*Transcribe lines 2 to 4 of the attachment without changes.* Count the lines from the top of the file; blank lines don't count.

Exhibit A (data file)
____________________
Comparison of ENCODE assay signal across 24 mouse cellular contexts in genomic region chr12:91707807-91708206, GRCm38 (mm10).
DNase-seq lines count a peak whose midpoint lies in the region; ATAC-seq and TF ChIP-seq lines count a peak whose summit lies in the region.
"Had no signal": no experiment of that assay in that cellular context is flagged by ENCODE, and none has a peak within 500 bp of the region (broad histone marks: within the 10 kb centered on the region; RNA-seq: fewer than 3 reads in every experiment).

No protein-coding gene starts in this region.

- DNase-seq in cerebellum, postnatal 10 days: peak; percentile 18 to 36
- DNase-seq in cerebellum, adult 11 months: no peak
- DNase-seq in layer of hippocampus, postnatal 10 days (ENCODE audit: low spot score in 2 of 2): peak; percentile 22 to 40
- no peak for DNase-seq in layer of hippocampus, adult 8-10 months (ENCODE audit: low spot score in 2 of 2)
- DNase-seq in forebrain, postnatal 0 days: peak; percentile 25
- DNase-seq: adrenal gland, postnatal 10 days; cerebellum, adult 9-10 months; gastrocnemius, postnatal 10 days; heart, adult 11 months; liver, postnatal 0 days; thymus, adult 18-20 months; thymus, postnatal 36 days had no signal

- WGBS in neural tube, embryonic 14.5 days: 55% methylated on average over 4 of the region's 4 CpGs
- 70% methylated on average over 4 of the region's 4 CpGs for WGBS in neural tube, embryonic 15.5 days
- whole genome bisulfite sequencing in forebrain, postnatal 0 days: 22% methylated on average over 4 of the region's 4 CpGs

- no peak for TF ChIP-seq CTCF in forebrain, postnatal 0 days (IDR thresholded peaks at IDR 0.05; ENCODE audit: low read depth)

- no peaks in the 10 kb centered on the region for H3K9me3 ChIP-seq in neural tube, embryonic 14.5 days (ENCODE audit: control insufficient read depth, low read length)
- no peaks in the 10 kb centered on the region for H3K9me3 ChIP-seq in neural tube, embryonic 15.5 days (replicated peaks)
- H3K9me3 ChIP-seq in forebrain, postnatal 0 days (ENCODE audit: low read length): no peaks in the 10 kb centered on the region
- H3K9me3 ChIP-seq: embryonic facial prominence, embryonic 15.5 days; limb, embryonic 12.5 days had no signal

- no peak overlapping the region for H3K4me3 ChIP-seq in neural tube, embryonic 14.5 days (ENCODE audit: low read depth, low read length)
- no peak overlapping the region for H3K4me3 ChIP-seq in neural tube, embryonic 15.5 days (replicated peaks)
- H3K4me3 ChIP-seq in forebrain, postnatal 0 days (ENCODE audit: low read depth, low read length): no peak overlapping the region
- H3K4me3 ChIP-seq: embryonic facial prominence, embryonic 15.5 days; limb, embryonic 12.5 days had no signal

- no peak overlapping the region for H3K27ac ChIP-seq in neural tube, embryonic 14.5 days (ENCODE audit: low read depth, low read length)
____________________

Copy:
DNase-seq lines count a peak whose midpoint lies in the region; ATAC-seq and TF ChIP-seq lines count a peak whose summit lies in the region.
"Had no signal": no experiment of that assay in that cellular context is flagged by ENCODE, and none has a peak within 500 bp of the region (broad histone marks: within the 10 kb centered on the region; RNA-seq: fewer than 3 reads in every experiment).

No protein-coding gene starts in this region.